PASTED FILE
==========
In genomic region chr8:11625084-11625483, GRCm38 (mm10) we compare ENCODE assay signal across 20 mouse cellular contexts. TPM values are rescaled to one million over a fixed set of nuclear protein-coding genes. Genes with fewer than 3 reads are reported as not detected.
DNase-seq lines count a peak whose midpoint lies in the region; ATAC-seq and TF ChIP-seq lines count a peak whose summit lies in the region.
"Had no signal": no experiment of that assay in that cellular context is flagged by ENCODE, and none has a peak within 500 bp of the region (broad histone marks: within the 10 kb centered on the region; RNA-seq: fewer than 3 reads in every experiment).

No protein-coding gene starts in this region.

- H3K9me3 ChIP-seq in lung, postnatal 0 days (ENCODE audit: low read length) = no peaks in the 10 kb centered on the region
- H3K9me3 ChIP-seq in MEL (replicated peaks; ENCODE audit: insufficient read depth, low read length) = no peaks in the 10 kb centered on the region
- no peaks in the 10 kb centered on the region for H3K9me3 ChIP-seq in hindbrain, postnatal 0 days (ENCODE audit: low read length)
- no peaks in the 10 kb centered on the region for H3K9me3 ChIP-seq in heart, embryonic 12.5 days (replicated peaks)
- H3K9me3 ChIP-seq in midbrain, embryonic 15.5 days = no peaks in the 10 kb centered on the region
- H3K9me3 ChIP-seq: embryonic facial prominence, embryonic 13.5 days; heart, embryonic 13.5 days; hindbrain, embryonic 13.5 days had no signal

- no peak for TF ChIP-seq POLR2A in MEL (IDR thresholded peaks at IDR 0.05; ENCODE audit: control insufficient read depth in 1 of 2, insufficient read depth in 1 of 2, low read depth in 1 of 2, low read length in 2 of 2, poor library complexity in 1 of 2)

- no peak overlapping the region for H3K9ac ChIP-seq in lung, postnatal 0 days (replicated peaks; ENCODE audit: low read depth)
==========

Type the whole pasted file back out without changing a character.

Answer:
In genomic region chr8:11625084-11625483, GRCm38 (mm10) we compare ENCODE assay signal across 20 mouse cellular contexts. TPM values are rescaled to one million over a fixed set of nuclear protein-coding genes. Genes with fewer than 3 reads are reported as not detected.
DNase-seq lines count a peak whose midpoint lies in the region; ATAC-seq and TF ChIP-seq lines count a peak whose summit lies in the region.
"Had no signal": no experiment of that assay in that cellular context is flagged by ENCODE, and none has a peak within 500 bp of the region (broad histone marks: within the 10 kb centered on the region; RNA-seq: fewer than 3 reads in every experiment).

No protein-coding gene starts in this region.

- H3K9me3 ChIP-seq in lung, postnatal 0 days (ENCODE audit: low read length) = no peaks in the 10 kb centered on the region
- H3K9me3 ChIP-seq in MEL (replicated peaks; ENCODE audit: insufficient read depth, low read length) = no peaks in the 10 kb centered on the region
- no peaks in the 10 kb centered on the region for H3K9me3 ChIP-seq in hindbrain, postnatal 0 days (ENCODE audit: low read length)
- no peaks in the 10 kb centered on the region for H3K9me3 ChIP-seq in heart, embryonic 12.5 days (replicated peaks)
- H3K9me3 ChIP-seq in midbrain, embryonic 15.5 days = no peaks in the 10 kb centered on the region
- H3K9me3 ChIP-seq: embryonic facial prominence, embryonic 13.5 days; heart, embryonic 13.5 days; hindbrain, embryonic 13.5 days had no signal

- no peak for TF ChIP-seq POLR2A in MEL (IDR thresholded peaks at IDR 0.05; ENCODE audit: control insufficient read depth in 1 of 2, insufficient read depth in 1 of 2, low read depth in 1 of 2, low read length in 2 of 2, poor library complexity in 1 of 2)

- no peak overlapping the region for H3K9ac ChIP-seq in lung, postnatal 0 days (replicated peaks; ENCODE audit: low read depth)